Diabetes is a long-term condition that makes blood sugar extremely high. And a new study has found that easy lifestyle changes may be “stronger” than medication at preventing the condition.
The study, conducted by the Charles Perkins Center at the University of Sydney, examined the effect of food compared to drugs on the inner workings of our cells. And I discovered that diet has a much stronger effect.
The study, published in the journal Cell Metabolism, also revealed that diabetes isn’t the only condition that can be avoided by following the right diet.
And for conditions like stroke and heart disease, our diet may also be “stronger” than drugs.
It showed that the overall balance of calories and macronutrients had a greater impact on aging and metabolic health, compared to three drugs commonly used to treat diabetes.
Macronutrients describe the nutrients you eat that give you energy, and include proteins, carbohydrates, and fats.
The preclinical study, which discovered the importance of nutrition, was conducted on mice.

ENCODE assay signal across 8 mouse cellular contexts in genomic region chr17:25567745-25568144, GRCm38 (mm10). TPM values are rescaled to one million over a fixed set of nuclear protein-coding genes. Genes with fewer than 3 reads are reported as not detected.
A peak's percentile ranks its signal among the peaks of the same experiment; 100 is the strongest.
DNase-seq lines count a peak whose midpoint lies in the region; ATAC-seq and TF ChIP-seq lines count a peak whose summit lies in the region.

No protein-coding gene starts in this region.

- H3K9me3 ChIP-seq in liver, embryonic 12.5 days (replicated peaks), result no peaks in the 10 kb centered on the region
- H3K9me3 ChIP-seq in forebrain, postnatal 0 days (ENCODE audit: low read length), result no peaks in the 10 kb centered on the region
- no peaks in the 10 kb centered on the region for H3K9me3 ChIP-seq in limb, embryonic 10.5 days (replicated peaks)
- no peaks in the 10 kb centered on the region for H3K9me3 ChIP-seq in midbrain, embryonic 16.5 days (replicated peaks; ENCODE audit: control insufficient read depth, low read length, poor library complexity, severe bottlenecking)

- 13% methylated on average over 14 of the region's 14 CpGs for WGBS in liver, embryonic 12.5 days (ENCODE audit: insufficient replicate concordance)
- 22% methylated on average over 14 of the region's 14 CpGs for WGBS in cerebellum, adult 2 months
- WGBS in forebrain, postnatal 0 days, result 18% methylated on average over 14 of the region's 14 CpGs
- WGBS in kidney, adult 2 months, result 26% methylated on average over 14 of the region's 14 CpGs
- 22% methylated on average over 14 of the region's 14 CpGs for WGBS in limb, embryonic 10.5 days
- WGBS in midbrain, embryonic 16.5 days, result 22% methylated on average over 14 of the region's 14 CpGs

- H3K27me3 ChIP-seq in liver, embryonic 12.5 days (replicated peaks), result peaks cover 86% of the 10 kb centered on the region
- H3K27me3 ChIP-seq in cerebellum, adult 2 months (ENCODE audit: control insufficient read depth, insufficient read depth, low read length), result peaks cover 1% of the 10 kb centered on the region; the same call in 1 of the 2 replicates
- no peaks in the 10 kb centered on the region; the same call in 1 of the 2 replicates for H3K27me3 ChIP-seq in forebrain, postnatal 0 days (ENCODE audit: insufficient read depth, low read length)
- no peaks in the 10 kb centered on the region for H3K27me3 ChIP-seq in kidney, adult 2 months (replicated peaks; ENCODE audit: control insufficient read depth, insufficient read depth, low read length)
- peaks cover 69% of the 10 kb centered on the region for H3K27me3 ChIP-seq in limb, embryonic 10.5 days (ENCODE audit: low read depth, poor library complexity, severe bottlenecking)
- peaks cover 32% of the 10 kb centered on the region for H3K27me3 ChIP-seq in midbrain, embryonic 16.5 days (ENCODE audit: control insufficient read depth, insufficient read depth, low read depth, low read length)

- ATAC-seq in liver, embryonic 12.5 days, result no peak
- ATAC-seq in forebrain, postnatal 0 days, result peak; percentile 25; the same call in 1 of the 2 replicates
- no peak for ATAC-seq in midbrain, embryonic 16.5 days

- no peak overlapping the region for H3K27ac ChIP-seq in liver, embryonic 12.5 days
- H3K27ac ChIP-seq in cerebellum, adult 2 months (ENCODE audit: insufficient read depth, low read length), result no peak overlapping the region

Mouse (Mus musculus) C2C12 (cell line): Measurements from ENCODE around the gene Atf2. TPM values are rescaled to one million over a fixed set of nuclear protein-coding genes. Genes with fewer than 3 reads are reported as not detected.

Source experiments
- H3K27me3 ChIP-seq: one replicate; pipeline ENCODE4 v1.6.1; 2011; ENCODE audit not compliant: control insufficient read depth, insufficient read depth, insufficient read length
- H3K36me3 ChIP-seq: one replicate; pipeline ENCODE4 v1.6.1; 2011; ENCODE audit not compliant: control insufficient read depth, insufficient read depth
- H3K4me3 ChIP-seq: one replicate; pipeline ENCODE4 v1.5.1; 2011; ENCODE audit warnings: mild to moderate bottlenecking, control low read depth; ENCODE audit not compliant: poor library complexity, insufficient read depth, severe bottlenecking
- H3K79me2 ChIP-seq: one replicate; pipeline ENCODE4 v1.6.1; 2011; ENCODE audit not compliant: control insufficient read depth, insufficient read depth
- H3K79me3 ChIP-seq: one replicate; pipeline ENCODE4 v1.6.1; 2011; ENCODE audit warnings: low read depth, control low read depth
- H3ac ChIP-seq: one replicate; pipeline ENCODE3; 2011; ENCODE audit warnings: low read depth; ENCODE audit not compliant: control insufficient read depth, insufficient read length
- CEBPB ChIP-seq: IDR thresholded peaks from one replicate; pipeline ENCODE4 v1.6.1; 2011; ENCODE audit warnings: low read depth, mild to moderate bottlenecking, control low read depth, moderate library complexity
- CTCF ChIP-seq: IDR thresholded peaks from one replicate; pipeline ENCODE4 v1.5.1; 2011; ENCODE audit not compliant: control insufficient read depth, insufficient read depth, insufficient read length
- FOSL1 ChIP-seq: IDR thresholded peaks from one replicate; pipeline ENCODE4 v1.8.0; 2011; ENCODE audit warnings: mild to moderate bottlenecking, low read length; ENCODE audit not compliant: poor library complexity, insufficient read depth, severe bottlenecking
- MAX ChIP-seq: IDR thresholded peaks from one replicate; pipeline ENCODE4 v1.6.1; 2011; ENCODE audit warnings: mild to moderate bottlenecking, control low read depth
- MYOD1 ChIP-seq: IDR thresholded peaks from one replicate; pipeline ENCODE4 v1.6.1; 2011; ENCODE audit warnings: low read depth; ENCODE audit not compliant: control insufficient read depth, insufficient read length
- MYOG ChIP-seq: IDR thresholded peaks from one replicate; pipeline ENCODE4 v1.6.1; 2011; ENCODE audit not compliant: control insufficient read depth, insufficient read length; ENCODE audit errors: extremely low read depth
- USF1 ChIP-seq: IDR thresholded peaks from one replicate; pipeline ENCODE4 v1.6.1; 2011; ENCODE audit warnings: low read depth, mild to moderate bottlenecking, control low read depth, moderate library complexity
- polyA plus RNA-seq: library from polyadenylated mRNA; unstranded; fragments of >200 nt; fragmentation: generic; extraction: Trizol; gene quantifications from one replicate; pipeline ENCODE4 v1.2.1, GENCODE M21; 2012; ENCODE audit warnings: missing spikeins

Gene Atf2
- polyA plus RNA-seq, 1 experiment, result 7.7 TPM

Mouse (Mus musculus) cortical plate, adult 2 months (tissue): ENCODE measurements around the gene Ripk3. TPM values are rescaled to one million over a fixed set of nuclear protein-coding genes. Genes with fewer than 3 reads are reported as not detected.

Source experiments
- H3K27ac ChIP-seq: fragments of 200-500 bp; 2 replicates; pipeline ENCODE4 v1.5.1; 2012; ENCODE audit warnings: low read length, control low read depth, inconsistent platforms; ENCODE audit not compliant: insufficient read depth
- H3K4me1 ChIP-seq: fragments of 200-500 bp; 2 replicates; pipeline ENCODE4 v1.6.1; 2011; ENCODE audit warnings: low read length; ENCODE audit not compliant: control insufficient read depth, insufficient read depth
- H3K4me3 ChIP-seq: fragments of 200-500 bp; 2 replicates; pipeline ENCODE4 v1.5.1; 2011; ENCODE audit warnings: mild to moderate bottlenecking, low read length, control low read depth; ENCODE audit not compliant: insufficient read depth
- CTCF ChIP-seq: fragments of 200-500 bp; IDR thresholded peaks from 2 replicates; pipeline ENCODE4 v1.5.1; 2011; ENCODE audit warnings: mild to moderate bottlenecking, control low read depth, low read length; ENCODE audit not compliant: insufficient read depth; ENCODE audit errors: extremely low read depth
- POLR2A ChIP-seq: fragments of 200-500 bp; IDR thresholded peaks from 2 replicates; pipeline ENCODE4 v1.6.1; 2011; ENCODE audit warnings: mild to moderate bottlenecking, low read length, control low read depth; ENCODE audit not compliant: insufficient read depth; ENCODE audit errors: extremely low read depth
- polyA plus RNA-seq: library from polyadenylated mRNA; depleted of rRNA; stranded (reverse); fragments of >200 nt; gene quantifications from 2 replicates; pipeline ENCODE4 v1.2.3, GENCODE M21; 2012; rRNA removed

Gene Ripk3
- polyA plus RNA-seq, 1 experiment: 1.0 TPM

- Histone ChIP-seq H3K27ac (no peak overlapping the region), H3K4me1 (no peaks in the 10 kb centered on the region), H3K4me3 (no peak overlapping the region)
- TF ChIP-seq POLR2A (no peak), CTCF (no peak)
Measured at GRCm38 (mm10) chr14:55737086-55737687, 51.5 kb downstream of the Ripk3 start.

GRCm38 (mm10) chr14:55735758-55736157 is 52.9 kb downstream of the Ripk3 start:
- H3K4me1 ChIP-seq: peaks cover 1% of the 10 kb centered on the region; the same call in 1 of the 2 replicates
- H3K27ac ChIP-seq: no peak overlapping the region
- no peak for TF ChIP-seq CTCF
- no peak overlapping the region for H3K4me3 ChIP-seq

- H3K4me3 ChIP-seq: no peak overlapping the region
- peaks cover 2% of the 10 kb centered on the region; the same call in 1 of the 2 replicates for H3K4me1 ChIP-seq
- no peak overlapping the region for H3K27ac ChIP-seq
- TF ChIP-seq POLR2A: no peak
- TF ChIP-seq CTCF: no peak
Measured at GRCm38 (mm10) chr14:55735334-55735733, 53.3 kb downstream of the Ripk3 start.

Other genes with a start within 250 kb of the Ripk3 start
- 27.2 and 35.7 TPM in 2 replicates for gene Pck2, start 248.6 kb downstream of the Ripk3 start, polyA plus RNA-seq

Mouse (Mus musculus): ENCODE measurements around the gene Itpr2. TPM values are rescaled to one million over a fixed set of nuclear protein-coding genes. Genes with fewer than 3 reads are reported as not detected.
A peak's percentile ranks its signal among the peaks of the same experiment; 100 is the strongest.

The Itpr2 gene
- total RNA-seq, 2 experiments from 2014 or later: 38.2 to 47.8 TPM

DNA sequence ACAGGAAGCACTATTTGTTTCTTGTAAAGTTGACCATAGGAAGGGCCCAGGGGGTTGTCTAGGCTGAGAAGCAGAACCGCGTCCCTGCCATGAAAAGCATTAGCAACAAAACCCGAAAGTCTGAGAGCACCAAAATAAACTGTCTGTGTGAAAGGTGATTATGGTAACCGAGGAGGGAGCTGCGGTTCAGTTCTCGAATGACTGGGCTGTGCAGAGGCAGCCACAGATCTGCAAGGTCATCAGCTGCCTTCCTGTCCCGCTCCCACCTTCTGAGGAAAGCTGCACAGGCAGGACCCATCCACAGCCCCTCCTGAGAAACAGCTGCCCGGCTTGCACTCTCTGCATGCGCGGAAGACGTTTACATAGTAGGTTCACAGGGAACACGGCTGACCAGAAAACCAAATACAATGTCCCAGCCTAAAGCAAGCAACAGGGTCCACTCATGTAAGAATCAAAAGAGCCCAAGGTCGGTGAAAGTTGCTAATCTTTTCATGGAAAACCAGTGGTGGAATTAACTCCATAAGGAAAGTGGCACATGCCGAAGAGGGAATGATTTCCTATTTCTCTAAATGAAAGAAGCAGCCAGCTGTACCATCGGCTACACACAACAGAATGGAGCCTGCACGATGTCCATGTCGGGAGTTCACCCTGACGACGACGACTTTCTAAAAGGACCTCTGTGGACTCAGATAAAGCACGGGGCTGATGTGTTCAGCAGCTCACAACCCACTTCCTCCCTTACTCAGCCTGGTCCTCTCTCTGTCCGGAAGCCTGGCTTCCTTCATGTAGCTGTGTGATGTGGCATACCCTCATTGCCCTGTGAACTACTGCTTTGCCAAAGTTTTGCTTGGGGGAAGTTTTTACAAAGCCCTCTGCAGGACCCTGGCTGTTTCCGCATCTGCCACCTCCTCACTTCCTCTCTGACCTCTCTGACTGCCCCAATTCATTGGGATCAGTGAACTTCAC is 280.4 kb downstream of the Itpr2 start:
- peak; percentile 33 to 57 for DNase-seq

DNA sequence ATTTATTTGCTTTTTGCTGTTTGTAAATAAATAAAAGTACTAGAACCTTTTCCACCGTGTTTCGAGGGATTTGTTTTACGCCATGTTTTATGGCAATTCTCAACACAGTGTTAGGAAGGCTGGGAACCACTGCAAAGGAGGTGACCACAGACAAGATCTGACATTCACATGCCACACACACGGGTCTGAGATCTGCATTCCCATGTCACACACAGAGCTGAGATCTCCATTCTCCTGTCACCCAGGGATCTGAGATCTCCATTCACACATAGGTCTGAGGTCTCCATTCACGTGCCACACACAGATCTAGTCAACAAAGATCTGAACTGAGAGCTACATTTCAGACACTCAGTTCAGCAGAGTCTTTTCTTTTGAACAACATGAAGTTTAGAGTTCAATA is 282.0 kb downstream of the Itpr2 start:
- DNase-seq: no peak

The team’s work shows the role of diet and specific combinations of proteins, fats and carbohydrates in aging, obesity, heart disease and type 2 diabetes.
Lead author Professor Stephen Simpson said: “Diet is a powerful drug. The drugs are designed to work in the same way and on the same nutrient signaling pathways as food. Since humans essentially share the same nutrient signaling pathways as mice. The research suggests that humans have a have better value than changing their diet to improve metabolic health rather than taking the drugs we studied.”
The researchers designed a complex study on mice with 40 different treatments.
Each of these treatments had different levels of proteins, fats, carbohydrates, calories and drugs.
They found that calorie intake and macronutrient balance seriously affect the liver.
Protein intake and total calorie intake affect metabolic pathways and the processes that govern how our cells function.
The protein is linked to activity in mitochondria, the part of cells that produces energy.
The study also showed that the drugs essentially inhibit the cell’s metabolic response to diet, rather than “essentially remodeling” it, Science Direct reports.
One anti-aging drug had a greater effect on changes in cells caused by dietary fats and carbohydrates.
Lead author Professor David Le Cotter added: “This study shows how food can dramatically affect many of the processes in our cells.”